Rudashevskaya, Elena L; Breitwieser, Florian P; Huber, Marie L; Colinge, Jacques; Müller, André C; Bennett, Keiryn L

    2013-02-05

    The identification and validation of cross-linked peptides by mass spectrometry remains a daunting challenge for protein-protein cross-linking approaches when investigating protein interactions. This includes the fragmentation of cross-linked peptides in the mass spectrometer per se and following database searching, the matching of the molecular masses of the fragment ions to the correct cross-linked peptides. The hybrid linear trap quadrupole (LTQ) Orbitrap Velos combines the speed of the tandem mass spectrometry (MS/MS) duty circle with high mass accuracy, and these features were utilized in the current study to substantially improve the confidence in the identification of cross-linked peptides. An MS/MS method termed multiple and sequential data acquisition method (MSDAM) was developed. Preliminary optimization of the MS/MS settings was performed with a synthetic peptide (TP1) cross-linked with bis[sulfosuccinimidyl] suberate (BS(3)). On the basis of these results, MSDAM was created and assessed on the BS(3)-cross-linked bovine serum albumin (BSA) homodimer. MSDAM applies a series of multiple sequential fragmentation events with a range of different normalized collision energies (NCE) to the same precursor ion. The combination of a series of NCE enabled a considerable improvement in the quality of the fragmentation spectra for cross-linked peptides, and ultimately aided in the identification of the sequences of the cross-linked peptides. Concurrently, MSDAM provides confirmatory evidence from the formation of reporter ions fragments, which reduces the false positive rate of incorrectly assigned cross-linked peptides.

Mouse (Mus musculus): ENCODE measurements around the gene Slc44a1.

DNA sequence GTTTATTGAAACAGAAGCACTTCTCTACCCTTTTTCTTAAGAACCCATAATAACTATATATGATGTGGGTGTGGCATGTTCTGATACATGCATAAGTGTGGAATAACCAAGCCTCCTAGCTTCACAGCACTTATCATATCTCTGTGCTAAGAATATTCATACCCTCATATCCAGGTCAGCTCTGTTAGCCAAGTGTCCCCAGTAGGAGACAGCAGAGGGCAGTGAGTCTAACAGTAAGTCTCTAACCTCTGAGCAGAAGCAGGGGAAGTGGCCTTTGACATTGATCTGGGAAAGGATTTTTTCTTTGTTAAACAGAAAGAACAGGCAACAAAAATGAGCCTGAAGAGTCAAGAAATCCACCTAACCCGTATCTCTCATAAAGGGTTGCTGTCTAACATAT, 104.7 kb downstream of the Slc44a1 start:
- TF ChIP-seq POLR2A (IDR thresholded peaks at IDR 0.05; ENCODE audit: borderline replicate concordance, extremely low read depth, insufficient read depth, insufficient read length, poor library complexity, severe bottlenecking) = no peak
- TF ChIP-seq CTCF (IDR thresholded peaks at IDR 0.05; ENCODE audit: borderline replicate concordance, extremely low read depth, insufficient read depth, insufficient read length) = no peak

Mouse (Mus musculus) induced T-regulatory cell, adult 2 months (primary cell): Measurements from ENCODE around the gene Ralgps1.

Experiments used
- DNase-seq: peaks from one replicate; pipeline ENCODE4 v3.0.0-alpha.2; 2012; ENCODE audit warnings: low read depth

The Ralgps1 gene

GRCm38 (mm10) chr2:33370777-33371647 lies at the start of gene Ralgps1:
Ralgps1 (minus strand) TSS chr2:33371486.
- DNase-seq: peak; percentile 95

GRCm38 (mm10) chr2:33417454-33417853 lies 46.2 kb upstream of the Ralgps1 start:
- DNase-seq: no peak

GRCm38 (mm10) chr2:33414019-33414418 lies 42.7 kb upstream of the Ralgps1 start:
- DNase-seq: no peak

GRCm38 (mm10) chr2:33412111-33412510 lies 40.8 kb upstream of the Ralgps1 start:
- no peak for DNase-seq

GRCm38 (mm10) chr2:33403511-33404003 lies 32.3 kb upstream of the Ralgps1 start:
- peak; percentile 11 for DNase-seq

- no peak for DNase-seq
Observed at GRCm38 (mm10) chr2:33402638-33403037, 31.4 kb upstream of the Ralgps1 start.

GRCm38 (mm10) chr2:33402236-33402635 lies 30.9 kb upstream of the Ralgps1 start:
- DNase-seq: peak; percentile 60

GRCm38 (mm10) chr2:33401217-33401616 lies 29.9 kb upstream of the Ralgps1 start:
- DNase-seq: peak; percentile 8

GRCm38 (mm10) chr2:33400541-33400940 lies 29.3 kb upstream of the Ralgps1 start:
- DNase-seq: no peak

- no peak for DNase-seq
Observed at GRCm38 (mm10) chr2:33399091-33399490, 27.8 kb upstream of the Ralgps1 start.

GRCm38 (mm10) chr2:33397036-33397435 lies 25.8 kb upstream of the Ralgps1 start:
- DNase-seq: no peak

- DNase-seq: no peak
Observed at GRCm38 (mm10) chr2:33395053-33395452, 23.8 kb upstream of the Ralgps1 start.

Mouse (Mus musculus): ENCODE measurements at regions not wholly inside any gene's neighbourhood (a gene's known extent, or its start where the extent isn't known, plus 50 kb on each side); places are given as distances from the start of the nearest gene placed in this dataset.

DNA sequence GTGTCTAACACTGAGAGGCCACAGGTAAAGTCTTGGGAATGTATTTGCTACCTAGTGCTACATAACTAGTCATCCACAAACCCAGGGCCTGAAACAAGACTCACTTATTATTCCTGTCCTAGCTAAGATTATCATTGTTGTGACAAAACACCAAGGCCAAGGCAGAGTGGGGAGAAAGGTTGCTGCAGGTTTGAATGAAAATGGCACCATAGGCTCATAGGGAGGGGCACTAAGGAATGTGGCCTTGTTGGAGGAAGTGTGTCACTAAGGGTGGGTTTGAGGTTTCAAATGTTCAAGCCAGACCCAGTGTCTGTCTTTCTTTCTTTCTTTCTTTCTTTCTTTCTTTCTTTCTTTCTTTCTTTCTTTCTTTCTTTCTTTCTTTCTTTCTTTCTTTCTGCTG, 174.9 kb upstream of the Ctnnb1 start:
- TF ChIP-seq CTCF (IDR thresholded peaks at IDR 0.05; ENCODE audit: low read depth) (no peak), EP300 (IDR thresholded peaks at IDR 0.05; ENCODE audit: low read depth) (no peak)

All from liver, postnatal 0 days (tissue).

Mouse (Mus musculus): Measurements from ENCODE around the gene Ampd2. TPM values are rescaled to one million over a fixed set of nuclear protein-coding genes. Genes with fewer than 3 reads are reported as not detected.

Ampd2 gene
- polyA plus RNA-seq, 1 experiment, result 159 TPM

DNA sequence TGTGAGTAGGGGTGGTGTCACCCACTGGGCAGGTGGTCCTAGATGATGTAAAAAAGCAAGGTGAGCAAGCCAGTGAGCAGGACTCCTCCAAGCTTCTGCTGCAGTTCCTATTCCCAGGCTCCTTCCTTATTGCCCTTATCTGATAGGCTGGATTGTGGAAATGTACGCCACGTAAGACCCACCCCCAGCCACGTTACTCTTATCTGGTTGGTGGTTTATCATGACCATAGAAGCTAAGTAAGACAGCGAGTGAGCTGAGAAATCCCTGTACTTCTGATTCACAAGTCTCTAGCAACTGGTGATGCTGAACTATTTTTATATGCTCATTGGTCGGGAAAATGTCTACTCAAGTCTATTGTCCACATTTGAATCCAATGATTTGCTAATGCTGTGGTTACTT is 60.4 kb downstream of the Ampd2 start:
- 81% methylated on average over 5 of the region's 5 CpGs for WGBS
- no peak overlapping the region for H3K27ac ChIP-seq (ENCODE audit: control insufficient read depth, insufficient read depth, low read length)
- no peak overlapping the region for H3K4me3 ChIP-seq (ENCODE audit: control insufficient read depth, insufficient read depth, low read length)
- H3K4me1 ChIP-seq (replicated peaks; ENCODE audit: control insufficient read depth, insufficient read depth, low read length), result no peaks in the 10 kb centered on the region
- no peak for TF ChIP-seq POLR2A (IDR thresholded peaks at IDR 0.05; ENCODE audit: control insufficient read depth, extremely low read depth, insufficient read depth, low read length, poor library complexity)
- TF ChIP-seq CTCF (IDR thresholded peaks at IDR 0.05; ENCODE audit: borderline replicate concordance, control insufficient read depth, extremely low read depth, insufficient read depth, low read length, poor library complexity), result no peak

10. Assessing Computational Methods of Cis-Regulatory Module Prediction

    PubMed Central

    Su, Jing; Teichmann, Sarah A.; Down, Thomas A.

    2010-01-01